For PC players who can’t tolerate a narrow Field of View (FOV,) it’s been a difficult few weeks. Zeno Clash 2, Metro: Last Light and Call of Juarez: Gunslinger are all recent releases to have suffered from this problem.
To their credit, ACE Team popped out a quick patch for Zeno Clash 2 (no small undertaking as the FOV in that case was linked to in-game animations) and Last Light got a config file solution from 4A Games. Gunslinger has yet to offer a solution, but it’s also the most recent release of those three. Hopefully Techland will come up with something soon.[Edit] There is now a way of altering Gunslinger’s FOV.
I’ve singled out those games purely on the basis that they’re recent titles that have brought the FOV issue back into the public eye (so to speak); they’re far from the only offenders.
In fact, it’s a regular problem PC players have to deal with. Especially when it comes to titles that are getting a simultaneous console release.
Before we get to why this is such an issue with some players though, let’s have a quick refresher on what Field of View actually refers to. The best way to do that is with a couple of visual aides.
Here’s an image from BioShock Infinite (chosen because it’s a recent title with an FOV slider) taken at 1980×1080. In this shot, the FOV is at its minimum in-game value.
This next shot is, again, taken at 1980×1080 but this time has the FOV slider set to its maximum level.
It’s an image taken in exactly the same location, but you should be able to see how the wider FOV in the second shot allows the player to see more on the peripheries of the scene. See how it shows the full hot dog stand on the right and the ‘False Shepherd’ poster on the left? That’s the benefit of a wider FOV.
Infinite’s FOV slider only maxes out at 85, with many PC players preferring (where possible) to set it to 110 or even higher. At those levels, the difference is even more pronounced.
But beyond the obvious visual benefits of making a game look and feel less ‘cramped’ to play, why is FOV so important to some people?
For the answer that perplexing question, let’s turn to renowned internet physician Dr. Herbert Chunder.
Thank you Peter. You see folks, when a game has a narrow FOV on the PC it super-charges the person’s monitor and sends out little bolts of gamma radiation that can cause increased nausea and testicular shrivelling.
Err … I don’t think that’s …
The radiation particle-bosons impact the part of the brain we doctors refer to as “The Viewomatiea Majora” and it scrabbles a person’s vision, causing motion sickness and …
You’re not actually a real doctor, are you?
Right. Moving on.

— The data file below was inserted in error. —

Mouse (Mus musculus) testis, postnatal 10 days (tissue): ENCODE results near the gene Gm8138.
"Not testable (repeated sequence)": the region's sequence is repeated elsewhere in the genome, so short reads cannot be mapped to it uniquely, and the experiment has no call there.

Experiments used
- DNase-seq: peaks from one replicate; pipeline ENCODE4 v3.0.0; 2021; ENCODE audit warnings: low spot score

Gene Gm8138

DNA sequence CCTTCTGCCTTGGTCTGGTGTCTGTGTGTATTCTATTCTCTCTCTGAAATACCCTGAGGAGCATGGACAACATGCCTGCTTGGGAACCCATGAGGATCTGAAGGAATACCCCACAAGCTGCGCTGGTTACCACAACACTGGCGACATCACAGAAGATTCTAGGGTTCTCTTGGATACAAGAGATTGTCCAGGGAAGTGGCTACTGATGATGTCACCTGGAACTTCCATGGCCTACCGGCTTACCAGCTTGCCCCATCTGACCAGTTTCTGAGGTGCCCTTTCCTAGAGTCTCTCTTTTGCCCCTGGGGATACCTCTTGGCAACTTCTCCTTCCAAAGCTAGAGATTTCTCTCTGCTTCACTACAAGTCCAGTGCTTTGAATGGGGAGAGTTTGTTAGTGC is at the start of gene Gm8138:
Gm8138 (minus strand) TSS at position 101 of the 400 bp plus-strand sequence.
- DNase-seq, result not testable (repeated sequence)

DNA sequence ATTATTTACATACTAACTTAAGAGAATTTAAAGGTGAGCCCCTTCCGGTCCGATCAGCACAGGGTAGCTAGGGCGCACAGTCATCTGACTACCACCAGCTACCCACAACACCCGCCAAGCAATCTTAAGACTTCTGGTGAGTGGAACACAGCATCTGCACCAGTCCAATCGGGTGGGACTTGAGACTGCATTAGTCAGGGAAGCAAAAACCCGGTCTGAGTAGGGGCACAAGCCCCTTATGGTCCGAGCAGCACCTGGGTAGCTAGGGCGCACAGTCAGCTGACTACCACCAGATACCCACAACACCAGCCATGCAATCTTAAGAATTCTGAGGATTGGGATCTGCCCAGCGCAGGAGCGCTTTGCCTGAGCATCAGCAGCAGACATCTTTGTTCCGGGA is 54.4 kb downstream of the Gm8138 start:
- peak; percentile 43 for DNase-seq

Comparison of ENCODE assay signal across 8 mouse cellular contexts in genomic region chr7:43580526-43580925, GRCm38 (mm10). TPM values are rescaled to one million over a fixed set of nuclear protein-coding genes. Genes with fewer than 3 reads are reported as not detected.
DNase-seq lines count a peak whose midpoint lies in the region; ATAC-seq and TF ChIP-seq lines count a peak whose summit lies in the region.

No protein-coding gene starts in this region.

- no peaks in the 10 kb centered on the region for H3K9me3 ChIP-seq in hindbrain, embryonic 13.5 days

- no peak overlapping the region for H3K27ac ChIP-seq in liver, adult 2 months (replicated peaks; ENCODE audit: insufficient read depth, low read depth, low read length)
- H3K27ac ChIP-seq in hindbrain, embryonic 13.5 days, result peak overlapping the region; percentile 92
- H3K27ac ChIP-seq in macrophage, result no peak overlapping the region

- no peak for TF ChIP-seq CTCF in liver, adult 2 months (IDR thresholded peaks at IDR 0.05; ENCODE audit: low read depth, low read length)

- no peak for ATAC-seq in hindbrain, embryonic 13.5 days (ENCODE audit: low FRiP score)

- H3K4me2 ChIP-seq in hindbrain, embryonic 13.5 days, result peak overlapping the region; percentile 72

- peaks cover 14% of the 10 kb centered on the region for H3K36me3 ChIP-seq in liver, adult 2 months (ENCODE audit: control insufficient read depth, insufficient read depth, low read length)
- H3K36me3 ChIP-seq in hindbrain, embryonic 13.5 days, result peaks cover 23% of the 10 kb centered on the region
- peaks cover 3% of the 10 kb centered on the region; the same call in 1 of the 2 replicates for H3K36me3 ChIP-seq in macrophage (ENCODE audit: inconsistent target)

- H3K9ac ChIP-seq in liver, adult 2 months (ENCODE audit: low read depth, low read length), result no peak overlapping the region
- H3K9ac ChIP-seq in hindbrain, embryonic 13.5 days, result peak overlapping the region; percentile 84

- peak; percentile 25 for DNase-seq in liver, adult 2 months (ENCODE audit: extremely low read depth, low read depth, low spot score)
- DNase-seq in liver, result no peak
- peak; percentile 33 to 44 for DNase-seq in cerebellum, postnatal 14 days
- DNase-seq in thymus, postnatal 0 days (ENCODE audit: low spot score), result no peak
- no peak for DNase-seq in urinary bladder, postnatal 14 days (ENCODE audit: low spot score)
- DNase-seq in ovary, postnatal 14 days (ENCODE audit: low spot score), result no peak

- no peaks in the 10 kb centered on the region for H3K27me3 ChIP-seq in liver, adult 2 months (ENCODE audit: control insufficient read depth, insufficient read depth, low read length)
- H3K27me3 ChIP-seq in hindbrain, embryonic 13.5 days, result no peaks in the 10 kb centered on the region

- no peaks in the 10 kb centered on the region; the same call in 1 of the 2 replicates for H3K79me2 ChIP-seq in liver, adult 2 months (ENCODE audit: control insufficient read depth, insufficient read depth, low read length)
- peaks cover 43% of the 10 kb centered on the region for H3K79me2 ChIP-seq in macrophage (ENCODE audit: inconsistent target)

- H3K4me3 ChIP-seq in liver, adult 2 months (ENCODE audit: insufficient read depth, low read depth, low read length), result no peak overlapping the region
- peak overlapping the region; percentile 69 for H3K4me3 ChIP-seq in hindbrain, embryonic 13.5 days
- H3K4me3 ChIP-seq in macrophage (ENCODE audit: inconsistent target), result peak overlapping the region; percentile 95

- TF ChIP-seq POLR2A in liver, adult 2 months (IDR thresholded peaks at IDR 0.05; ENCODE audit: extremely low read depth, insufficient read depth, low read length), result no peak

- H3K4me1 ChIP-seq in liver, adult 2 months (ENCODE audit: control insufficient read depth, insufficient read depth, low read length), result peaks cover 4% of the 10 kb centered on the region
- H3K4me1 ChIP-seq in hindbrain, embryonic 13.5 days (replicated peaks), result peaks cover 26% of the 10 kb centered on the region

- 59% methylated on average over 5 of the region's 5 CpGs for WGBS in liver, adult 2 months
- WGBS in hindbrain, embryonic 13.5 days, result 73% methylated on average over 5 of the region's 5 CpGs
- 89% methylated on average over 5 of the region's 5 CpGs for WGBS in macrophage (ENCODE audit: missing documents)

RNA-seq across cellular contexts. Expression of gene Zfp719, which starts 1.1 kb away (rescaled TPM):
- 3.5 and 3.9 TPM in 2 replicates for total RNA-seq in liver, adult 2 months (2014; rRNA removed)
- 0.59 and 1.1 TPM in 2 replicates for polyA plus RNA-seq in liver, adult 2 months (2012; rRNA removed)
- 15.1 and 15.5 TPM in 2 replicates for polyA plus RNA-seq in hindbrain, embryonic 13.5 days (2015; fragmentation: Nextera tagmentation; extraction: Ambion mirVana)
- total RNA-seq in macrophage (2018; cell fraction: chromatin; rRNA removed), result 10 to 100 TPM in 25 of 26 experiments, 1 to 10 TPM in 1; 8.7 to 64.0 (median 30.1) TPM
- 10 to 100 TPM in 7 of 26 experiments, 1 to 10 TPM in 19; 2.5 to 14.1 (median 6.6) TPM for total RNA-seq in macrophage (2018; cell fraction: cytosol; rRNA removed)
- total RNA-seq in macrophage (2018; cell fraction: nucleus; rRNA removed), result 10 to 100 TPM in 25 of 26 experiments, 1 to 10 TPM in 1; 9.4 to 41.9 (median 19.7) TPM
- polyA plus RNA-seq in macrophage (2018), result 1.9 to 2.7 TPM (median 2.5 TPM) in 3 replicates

He was right about the motion sickness though.
Narrow FOVs exaggerate camera movements, which can be a disaster for people more prone to that type of nausea. On the PC, this problem is compounded by how close most players sit to their monitors.
Console FOVs are much less of a problem, because you tend to be sat a fair distance away from the (TV) screen and the camera’s movements are mitigated.
Of course, the other reason the past generation of console releases have stuck with narrow FOVs is for hardware purposes. The older architecture doesn’t have to render as much stuff on screen, so the console can maintain a stable framerate.
In general, that particular bit of hardware trickery doesn’t need to be employed on the PC. Far better to eke out smoother performance by lowering the resolution, or messing about with some graphics options. Maybe toning down the anti-aliasing or sticking shadows on medium. On the PC, we always like to have more graphical options. Forcing a default FOV goes completely against this ethos.
Yet developers still seem to persist in shipping games that lack PC-friendly FOV options, and this can be a serious problem for people who suffer from motion sickness.
For them, it’s akin to the game being released with a crippling bug that prevents completion. Depending on the severity, they may be able to get away with regular breaks or not really be able to play at all.
Releasing a game with no PC FOV options effectively denies some people the chance to play it. It’s not just a matter of taste, like visual style or a particular gameplay design decision, it’s an objective problem.
The ease with which FOV changes can be implemented in a game must presumably vary depending on the graphics engine used and whether (as in the case of Zeno Clash 2) it’s tied to specific animations. I’m not going to profess to be any kind of coding expert here, there may well be other hurdles too. But given how often a patch appears after customer complaints, or a diligent modder finds a way to fix the issue, in most cases it doesn’t seem to be a monumental task.
So hey, developers, if you’re releasing your game on PC and its default FOV is kinda narrow, please consider adding a slider. Or at the very least a fairly simple config file tweak.
It’ll not only make your game world feel more expansive and less cramped, but also make the title bearable for anyone who suffers from motion sickness. Development time aside, there’s literally no downside to including FOV options; but a great deal to gain from appreciative players.
Do the right thing. Make FOV options mandatory on all PC releases. Please.